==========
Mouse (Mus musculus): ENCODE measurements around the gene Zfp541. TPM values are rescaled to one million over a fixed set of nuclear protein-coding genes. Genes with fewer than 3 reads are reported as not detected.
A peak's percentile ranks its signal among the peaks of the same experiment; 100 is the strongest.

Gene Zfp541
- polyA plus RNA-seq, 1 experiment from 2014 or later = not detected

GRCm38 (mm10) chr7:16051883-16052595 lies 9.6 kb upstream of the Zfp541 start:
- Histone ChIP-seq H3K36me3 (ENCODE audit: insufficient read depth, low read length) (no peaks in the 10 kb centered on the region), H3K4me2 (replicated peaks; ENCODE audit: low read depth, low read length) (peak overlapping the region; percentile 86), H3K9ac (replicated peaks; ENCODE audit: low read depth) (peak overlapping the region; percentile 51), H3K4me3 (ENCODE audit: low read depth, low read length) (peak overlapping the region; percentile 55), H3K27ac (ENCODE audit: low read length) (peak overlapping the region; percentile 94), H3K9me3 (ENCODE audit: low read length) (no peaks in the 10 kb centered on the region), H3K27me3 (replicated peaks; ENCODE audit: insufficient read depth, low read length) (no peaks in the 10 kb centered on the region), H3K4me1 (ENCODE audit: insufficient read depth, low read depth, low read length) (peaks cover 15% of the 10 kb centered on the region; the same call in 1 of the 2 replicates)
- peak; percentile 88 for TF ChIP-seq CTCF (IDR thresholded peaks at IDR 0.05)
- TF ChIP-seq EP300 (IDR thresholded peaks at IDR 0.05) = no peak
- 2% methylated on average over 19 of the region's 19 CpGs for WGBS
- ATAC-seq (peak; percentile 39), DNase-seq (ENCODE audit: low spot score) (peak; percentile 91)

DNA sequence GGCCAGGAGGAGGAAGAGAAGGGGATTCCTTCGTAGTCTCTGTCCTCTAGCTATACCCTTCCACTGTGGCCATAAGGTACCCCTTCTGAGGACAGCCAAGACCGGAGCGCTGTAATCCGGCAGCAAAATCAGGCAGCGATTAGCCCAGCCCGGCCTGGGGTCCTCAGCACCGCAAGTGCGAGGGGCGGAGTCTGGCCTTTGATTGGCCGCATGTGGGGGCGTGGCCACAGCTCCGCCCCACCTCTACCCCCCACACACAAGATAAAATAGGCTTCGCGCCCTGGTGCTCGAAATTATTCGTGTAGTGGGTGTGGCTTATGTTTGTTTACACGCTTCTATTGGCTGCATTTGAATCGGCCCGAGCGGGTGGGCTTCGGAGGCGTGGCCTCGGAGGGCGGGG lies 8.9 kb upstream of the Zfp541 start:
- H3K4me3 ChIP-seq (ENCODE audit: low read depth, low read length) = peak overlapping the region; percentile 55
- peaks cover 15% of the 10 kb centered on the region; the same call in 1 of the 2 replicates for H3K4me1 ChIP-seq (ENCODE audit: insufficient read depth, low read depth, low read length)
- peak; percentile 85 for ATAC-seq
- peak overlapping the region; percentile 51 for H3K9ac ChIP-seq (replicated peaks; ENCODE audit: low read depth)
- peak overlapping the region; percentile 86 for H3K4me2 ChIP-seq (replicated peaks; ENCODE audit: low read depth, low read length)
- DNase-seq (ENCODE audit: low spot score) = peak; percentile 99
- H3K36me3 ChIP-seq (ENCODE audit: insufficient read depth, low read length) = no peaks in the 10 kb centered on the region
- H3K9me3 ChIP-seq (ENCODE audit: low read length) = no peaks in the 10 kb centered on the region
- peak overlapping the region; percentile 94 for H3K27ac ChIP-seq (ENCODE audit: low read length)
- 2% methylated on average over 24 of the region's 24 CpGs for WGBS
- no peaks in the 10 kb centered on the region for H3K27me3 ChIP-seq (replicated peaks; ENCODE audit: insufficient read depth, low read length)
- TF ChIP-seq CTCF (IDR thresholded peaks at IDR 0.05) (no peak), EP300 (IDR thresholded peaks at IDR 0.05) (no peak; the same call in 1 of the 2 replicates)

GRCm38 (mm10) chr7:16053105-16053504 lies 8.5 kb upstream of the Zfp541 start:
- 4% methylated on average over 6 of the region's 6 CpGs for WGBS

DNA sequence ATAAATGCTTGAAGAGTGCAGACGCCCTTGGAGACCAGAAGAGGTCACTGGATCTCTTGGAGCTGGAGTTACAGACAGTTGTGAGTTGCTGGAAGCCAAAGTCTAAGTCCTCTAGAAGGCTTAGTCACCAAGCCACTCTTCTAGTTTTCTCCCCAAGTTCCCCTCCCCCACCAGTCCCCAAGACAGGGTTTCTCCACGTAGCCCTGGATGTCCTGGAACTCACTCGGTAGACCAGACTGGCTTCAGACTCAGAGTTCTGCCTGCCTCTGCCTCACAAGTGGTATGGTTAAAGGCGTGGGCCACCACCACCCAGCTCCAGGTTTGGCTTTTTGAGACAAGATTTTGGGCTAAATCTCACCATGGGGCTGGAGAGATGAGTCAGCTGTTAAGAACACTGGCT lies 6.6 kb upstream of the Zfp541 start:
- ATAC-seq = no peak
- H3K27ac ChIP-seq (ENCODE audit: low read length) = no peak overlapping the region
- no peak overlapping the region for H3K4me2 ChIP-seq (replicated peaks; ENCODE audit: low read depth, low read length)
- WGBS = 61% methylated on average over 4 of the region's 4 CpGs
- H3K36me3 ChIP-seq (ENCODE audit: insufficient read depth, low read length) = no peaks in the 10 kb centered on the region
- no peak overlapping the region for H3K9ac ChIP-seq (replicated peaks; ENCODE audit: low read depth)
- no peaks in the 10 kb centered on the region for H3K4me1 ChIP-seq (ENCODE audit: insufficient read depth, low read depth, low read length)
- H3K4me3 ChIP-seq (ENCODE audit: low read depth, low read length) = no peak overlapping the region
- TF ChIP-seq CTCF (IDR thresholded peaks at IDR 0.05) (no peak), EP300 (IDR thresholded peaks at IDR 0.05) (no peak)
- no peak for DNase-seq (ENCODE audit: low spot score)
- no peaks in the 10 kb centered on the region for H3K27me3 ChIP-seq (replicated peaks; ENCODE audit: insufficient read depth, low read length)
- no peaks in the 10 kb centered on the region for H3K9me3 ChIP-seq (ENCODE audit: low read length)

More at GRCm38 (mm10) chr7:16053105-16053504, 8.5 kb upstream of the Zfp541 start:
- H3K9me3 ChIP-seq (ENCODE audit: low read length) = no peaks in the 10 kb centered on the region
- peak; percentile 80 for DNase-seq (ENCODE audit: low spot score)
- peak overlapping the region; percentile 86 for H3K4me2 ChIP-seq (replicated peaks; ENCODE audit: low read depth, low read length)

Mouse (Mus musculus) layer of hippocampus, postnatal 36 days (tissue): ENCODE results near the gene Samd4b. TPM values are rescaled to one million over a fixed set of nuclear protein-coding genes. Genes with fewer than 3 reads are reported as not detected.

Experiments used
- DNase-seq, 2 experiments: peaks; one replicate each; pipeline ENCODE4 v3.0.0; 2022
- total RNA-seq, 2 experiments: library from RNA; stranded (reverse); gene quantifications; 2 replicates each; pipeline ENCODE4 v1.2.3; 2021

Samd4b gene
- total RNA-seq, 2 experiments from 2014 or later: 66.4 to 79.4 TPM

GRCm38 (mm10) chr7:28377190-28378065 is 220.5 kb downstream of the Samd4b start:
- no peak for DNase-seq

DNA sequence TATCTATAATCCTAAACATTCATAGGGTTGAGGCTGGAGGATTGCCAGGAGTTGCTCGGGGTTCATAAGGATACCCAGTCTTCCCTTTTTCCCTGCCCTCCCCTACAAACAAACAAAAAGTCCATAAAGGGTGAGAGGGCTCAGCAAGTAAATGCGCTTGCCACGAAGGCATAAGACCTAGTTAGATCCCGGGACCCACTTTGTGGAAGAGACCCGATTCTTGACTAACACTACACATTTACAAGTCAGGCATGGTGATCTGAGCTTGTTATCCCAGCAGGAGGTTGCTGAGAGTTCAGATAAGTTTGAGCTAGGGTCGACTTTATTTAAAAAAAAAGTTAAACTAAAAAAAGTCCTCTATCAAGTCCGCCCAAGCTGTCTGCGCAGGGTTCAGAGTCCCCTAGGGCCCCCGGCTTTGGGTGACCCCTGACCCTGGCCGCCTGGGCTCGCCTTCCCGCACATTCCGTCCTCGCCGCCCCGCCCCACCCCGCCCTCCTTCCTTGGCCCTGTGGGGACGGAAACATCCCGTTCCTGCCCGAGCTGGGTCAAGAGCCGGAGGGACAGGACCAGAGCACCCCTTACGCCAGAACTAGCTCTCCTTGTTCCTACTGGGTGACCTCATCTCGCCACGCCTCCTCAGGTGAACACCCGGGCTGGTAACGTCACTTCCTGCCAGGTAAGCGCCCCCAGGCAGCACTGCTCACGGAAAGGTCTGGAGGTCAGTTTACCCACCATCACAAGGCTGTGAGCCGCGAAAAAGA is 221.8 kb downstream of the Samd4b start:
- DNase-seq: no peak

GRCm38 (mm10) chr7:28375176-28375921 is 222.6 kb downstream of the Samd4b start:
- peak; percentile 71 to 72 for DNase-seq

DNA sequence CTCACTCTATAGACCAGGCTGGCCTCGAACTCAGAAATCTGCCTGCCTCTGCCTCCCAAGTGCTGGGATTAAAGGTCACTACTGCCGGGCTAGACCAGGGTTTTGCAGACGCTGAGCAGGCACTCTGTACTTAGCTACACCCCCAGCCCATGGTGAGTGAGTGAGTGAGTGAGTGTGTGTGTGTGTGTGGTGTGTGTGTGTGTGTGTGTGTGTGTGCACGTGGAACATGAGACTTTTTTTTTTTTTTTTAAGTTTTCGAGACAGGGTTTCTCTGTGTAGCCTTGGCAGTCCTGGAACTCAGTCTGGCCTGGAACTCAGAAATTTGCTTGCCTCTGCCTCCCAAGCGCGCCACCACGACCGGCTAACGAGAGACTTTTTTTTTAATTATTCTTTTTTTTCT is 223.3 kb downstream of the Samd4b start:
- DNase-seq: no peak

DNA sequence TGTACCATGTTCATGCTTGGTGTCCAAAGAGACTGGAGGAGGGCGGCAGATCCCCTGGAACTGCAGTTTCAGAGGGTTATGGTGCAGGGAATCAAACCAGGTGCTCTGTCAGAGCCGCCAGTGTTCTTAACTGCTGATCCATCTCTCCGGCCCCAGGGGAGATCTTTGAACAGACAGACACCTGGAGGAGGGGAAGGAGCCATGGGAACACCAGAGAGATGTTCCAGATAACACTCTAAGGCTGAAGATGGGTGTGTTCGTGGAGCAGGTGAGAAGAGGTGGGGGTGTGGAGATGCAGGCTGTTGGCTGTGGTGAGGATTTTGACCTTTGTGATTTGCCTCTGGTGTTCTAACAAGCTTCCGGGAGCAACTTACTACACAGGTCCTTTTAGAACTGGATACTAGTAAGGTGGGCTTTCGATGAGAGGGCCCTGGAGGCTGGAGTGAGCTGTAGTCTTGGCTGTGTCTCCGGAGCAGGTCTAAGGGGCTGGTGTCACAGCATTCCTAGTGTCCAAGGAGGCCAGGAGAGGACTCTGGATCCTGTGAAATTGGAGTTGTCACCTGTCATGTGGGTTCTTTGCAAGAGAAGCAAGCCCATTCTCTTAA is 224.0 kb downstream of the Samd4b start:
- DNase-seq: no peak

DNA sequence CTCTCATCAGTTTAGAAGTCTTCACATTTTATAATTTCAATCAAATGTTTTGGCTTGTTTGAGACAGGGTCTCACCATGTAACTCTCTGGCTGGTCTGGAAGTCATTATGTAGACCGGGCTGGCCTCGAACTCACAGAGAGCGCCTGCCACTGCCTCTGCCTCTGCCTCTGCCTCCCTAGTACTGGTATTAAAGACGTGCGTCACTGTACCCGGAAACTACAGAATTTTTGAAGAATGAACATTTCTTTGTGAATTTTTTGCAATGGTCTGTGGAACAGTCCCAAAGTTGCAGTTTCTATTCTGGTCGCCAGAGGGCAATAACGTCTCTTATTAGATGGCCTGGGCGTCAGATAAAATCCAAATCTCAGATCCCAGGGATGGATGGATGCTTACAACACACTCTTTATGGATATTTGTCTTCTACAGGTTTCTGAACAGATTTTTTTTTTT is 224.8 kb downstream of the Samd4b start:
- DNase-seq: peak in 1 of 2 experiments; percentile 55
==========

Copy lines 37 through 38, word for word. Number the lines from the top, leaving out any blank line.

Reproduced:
- no peaks in the 10 kb centered on the region for H3K27me3 ChIP-seq (replicated peaks; ENCODE audit: insufficient read depth, low read length)
- no peaks in the 10 kb centered on the region for H3K9me3 ChIP-seq (ENCODE audit: low read length)